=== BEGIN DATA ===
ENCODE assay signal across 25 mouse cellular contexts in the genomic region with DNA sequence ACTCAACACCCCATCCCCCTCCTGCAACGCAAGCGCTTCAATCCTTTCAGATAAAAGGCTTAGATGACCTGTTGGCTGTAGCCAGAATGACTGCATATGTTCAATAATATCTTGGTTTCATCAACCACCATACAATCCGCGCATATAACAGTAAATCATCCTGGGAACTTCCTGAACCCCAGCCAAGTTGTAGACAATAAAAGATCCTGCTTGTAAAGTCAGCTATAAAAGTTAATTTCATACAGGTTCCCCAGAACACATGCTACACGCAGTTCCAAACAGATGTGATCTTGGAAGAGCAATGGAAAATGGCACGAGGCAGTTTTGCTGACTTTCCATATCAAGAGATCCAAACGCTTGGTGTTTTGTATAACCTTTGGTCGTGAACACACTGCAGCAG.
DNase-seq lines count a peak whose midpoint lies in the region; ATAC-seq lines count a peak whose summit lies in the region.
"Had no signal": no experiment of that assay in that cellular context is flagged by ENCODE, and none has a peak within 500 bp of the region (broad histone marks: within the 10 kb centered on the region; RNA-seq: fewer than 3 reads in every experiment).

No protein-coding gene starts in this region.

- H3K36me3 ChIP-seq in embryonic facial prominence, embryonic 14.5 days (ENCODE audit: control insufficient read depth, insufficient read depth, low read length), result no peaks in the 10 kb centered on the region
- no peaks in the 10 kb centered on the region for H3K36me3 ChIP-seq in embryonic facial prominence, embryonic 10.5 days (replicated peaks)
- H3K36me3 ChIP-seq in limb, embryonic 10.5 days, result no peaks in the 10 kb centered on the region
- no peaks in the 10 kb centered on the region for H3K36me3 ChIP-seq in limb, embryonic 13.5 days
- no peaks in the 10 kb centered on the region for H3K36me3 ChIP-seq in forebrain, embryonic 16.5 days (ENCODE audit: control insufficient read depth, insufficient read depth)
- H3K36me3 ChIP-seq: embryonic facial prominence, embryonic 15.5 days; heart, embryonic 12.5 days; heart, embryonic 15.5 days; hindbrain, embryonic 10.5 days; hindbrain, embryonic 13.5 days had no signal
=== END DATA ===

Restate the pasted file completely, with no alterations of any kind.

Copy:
ENCODE assay signal across 25 mouse cellular contexts in the genomic region with DNA sequence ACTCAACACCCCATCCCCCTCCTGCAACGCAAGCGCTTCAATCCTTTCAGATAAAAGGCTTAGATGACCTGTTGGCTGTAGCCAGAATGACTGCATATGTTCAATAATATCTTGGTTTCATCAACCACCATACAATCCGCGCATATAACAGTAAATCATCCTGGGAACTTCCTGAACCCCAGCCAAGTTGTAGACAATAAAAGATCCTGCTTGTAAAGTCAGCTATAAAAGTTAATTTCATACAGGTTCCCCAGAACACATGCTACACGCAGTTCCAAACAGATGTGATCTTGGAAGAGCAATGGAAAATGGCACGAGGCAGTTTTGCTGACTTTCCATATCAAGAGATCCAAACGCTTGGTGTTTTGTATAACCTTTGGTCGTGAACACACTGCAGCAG.
DNase-seq lines count a peak whose midpoint lies in the region; ATAC-seq lines count a peak whose summit lies in the region.
"Had no signal": no experiment of that assay in that cellular context is flagged by ENCODE, and none has a peak within 500 bp of the region (broad histone marks: within the 10 kb centered on the region; RNA-seq: fewer than 3 reads in every experiment).

No protein-coding gene starts in this region.

- H3K36me3 ChIP-seq in embryonic facial prominence, embryonic 14.5 days (ENCODE audit: control insufficient read depth, insufficient read depth, low read length), result no peaks in the 10 kb centered on the region
- no peaks in the 10 kb centered on the region for H3K36me3 ChIP-seq in embryonic facial prominence, embryonic 10.5 days (replicated peaks)
- H3K36me3 ChIP-seq in limb, embryonic 10.5 days, result no peaks in the 10 kb centered on the region
- no peaks in the 10 kb centered on the region for H3K36me3 ChIP-seq in limb, embryonic 13.5 days
- no peaks in the 10 kb centered on the region for H3K36me3 ChIP-seq in forebrain, embryonic 16.5 days (ENCODE audit: control insufficient read depth, insufficient read depth)
- H3K36me3 ChIP-seq: embryonic facial prominence, embryonic 15.5 days; heart, embryonic 12.5 days; heart, embryonic 15.5 days; hindbrain, embryonic 10.5 days; hindbrain, embryonic 13.5 days had no signal